I have an admission to make. I read Harry Potter and the Order of the Phoenix. I’ve read the four other books too. I enjoyed all of them. I am no ashamed. I’m a little by all the rancor over adults liking the books. They’re books. Yes, they’re written simply, but the story is a lot of fun, and the characters are very engaging. What’s wrong with enjoying that? Simple stories well told are nothing to be ashamed of enjoying. Why do you think people like Star Wars and The Wizard of Oz? There’s nothing terribly complex or hard to understand in either story, yet they’re considered classics.
Now that I’m done defending my appreciation for the series… let’s talk about the latest one. It’s dark. It’s pretty depressing, especially for a “children’s book”. One of my favorite things about the books is that they’re written for the age group equivalent to Harry’s age in the book. The author did a great job capturing the failings of fifteen year-old boys perfectly. Harry was uncouth, akward and everything else boys are at that age – trying to be manly while still being childish, exploring their limits and rebelling against authority (although that’s been a theme throughout the series). As I was reading this one, I kept thinking to myself that Ms. Rowling should just leave the poor kid alone for a chapter. Let something good happen to him. This book is obviously the ominous third act in the series.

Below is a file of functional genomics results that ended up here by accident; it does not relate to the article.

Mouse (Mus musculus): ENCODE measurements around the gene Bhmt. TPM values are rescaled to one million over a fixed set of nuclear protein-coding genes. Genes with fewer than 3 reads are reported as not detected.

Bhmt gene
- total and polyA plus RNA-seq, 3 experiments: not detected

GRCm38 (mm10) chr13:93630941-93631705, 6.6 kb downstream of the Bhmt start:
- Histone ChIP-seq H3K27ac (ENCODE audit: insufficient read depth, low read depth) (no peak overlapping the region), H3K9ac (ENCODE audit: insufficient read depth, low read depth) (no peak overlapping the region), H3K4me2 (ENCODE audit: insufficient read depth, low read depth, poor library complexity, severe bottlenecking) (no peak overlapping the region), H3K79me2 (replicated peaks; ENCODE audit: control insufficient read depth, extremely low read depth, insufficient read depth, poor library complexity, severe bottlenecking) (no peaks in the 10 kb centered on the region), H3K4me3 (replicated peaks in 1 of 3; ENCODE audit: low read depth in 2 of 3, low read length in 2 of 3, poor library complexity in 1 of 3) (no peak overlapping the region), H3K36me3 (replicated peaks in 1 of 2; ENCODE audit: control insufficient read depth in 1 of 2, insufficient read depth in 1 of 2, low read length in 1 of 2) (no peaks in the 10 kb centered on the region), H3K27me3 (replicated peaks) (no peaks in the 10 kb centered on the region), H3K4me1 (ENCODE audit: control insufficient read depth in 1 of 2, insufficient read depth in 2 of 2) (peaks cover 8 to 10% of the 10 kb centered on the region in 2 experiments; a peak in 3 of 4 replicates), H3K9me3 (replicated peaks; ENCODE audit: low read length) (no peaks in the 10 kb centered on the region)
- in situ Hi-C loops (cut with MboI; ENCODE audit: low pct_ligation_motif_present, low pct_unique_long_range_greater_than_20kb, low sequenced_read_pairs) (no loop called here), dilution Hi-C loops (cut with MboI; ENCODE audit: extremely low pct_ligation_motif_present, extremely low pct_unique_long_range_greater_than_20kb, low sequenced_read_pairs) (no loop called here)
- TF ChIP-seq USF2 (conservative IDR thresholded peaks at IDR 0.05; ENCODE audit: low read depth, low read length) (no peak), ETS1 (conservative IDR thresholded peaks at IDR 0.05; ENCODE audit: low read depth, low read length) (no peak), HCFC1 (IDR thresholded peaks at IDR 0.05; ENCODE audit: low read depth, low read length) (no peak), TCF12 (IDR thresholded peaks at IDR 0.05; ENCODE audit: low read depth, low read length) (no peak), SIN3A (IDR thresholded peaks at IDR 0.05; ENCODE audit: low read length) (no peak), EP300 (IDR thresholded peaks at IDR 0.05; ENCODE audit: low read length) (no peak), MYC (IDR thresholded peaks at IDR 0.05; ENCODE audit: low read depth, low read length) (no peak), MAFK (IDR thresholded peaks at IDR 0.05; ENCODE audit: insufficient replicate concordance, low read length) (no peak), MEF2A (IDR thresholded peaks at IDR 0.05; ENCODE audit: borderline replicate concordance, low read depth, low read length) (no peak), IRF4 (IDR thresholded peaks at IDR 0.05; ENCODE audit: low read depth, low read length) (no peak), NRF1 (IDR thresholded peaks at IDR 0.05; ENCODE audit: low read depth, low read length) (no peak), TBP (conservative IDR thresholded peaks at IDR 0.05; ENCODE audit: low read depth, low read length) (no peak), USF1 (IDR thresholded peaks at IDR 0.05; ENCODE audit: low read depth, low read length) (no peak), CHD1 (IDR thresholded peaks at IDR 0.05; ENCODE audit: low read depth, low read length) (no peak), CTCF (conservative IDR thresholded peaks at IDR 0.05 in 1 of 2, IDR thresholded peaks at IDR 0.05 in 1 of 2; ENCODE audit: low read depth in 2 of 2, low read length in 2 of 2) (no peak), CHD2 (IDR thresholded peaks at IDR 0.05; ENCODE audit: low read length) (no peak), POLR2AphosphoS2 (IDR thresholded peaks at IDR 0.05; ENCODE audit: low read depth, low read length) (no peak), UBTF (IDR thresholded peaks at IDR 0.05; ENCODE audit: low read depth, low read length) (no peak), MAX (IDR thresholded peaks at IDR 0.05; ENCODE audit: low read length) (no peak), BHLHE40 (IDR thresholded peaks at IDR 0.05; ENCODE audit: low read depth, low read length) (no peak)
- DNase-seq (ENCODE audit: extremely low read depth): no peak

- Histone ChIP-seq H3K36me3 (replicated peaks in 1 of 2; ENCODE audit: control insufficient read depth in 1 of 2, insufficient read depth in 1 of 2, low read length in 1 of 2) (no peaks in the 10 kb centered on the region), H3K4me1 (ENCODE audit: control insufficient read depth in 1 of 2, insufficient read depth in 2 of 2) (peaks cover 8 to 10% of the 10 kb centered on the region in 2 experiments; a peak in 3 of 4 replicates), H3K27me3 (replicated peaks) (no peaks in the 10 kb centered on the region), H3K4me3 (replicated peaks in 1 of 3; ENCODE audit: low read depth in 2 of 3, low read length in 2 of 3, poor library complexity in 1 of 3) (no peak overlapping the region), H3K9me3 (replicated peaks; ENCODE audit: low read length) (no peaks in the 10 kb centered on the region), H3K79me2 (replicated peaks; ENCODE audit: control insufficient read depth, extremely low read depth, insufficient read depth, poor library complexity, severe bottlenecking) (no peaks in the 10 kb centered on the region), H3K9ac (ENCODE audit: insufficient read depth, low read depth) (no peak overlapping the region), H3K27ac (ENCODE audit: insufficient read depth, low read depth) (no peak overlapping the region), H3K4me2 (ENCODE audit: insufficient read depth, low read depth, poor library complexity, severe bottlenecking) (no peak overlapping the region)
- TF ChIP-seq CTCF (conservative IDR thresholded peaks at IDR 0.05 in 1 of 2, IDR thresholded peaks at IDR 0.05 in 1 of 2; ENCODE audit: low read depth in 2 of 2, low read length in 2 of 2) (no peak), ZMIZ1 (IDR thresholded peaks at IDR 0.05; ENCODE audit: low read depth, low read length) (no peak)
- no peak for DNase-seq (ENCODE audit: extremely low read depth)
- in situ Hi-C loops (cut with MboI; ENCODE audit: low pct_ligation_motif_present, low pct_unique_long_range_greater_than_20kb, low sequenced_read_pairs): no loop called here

I enjoyed it though. Even though I kind of got tired in the third quarter of the book with all the things that happened to Harry, I kept going because the pace of the writing demanded it. It was a great ride… and better written than most “thrillers in paperback” on the market. It’s nothing to be ashamed of if you liked the books. They’re good stories. I wish there were more good stories out there.
Wow, 15 is really like that for boys? We were trying to figure out why Harry was so un-likebale for this book. You just wanted to take him aside and tell him to play nice. Twas a good read though!
Yeah, 15 year-old boys are a right royal pain. No getting around it. Thankfully, most of them get over it and grow up to be normal, well-adjusted adults.
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